Knowledge is Power:

For those that are first-generation students, applying for studying abroad will feel a lot like applying for college all over again. I became overwhelmed by the lack of information and resources that weren’t provided unless I looked for them. The fact that I was the first in my ENTIRE family to study abroad meant I had no clue as to what to expect or how to deal with some of the hardships that come with studying abroad. I’m here to tell you that it’s normal to experience all of these uncertainties. As the title entails, knowledge was the tool that allowed me to overcome these uncertainties and ensure that I felt comfortable with every decision that I was making.

But how exactly was I able to obtain all that knowledge? The IFSA staff! I appreciated the support system that IFSA provides for its students across the ENTIRE journey of studying abroad! At some point, I felt that I was overwhelming the IFSA staff with questions regarding visas, scholarships and resources. However, my IFSA program advisor ensured me that they wanted to help me through every step of this process in order to make it as easy and clear as possible. Without their support, I don’t think I would’ve had such a splendid time abroad! The same type of support can be said about the IFSA staff that are on-site. The constant check-ins throughout the semester were an amazing way to reflect about my personal growth and, at the same time, ask for assistance on anything that was concerning. For example, I was concerned about my lack of involvement in my community and participation in outdoor activities (both of which were my goals for studying abroad), and was advised to join the Trampling Club! Not only was this an amazing opportunity to experience some breath-taking hikes, but also engage in a close-knit community with other students from diverse backgrounds! So don’t be shy and ask the IFSA staff about anything! There is no such thing as a dumb question!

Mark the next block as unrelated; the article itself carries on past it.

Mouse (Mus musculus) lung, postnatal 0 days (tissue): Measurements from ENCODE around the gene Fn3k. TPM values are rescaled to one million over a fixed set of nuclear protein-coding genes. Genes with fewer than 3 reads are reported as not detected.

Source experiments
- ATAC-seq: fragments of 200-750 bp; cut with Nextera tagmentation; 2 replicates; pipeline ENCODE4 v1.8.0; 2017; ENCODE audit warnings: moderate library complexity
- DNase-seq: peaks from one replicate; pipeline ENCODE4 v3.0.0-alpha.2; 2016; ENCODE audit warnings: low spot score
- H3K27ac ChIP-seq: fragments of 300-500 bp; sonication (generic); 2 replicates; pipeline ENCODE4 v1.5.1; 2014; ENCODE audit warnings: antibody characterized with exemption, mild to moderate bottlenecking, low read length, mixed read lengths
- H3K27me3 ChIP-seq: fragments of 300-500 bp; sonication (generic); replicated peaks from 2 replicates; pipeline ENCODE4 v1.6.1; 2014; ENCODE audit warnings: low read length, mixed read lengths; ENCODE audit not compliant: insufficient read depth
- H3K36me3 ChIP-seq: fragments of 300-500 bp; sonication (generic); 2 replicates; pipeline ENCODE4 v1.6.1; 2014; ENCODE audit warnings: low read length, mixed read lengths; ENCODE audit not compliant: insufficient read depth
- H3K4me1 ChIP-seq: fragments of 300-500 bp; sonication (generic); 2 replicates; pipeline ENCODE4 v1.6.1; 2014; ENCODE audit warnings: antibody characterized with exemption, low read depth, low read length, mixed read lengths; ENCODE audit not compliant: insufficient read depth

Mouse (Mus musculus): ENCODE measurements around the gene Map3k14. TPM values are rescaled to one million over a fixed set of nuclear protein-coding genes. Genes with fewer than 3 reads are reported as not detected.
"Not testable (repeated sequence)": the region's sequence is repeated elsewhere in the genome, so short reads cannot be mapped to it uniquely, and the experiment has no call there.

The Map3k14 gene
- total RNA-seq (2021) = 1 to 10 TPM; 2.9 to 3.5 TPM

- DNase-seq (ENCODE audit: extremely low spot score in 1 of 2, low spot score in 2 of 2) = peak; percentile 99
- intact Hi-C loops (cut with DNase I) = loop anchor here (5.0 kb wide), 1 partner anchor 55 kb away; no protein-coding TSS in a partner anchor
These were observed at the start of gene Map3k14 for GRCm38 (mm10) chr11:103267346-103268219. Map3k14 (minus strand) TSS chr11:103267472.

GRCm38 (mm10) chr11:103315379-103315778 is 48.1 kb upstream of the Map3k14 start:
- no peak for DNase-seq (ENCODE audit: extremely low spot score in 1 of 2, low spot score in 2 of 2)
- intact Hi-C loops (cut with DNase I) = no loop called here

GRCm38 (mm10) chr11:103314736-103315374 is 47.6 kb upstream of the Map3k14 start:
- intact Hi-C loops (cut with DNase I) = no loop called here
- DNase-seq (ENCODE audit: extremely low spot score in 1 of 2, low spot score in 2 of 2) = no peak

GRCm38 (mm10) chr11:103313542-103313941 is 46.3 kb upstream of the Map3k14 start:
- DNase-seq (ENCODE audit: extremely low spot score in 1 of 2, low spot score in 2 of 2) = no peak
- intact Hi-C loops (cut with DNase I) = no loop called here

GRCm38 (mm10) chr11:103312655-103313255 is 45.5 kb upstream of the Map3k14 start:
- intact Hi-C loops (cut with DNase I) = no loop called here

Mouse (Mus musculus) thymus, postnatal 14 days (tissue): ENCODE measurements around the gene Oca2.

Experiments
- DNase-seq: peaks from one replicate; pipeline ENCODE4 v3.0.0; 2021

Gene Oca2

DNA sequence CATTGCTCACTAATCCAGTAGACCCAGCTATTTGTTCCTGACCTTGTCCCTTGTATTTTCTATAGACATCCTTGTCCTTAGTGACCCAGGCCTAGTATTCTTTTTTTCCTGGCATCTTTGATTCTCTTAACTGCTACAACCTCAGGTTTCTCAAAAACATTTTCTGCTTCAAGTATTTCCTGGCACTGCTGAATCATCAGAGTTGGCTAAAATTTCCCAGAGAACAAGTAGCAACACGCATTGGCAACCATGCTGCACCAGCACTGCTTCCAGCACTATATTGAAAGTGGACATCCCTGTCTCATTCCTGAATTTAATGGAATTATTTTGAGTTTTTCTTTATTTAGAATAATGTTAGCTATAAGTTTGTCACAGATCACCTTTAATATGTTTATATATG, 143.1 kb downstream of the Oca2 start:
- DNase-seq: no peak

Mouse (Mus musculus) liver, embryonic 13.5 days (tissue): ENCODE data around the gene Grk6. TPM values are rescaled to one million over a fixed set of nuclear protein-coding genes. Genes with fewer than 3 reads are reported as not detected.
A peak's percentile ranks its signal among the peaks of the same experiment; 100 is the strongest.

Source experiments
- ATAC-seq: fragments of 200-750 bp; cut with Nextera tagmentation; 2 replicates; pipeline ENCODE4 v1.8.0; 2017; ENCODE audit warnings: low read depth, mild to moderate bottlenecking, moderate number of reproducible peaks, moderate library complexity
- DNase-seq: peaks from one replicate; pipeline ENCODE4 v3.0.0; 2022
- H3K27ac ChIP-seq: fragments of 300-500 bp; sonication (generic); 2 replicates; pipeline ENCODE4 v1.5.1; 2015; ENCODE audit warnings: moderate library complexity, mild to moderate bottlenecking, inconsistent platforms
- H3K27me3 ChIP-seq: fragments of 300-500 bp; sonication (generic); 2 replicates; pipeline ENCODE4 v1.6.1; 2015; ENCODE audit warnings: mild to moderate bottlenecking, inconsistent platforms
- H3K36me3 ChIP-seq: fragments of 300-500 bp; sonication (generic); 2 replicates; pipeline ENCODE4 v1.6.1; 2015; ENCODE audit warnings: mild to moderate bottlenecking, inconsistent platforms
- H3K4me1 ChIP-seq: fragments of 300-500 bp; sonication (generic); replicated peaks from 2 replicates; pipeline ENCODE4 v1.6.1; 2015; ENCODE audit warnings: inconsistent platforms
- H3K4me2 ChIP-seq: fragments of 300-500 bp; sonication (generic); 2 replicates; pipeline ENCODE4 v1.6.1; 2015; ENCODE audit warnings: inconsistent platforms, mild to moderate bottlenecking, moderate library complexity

Managing and Embracing Your Unique Identity:

Being in a completely new environment meant that I had more time to reflect on my identity and passions. I’ve always felt that my family and friends have shaped who I am and being completely away from that meant that I could explore new things that I’ve never had the opportunity to do! One of the struggles while studying abroad is thinking about how you will be perceived by others. The sad truth about studying abroad is the lack of diversity. You begin to wonder about your ability to form relationships and connect with those you have nothing in common with.

But as my study abroad journey began, I quickly realized the importance of embracing my identity as a First-Generation Mexican-American. Because I would stumble into the occasional “How do you say ‘Goodbye’ in Mexican?” (which is not possible as Mexican is not a language) or even “What does First-Generation even mean?”, it became evident to me the necessity to inform and correct others. Not only did this allow me to form closer relationships with those who learned from their mistakes, but I also got the opportunity to reflect about my identity to an extent I’ve never done before. I don’t usually have to explain how my culture and beliefs shape my experiences, and I think that encouraged me to retrace my roots and learn about my ancestors!

Overall, I do not think my identities limited or lessened my study abroad experience. If anything, I’ve learned to embrace them as a way of discovering hidden gems about myself! I think overcoming the intimidating process of studying abroad and becoming what I believe to be the best version of myself is a testament of the doors and opportunities my parents have believed that education will provide for us. It’s not easy to break these barriers, but it is worth every sweat, tear, and headache because it proves the worthiness of my parent’s sacrifices. I do this for them, for my community, and for the readers who I hope will be taking the next steps for a life-changing journey after reading this blog post!

 

Uzziel Sanchez is a Mathematics major at Franklin and Marshall College and studied abroad with IFSA at the University of Otago in Dunedin, New Zealand in Spring 2019.

 

 

Article by Uzziel Sanchez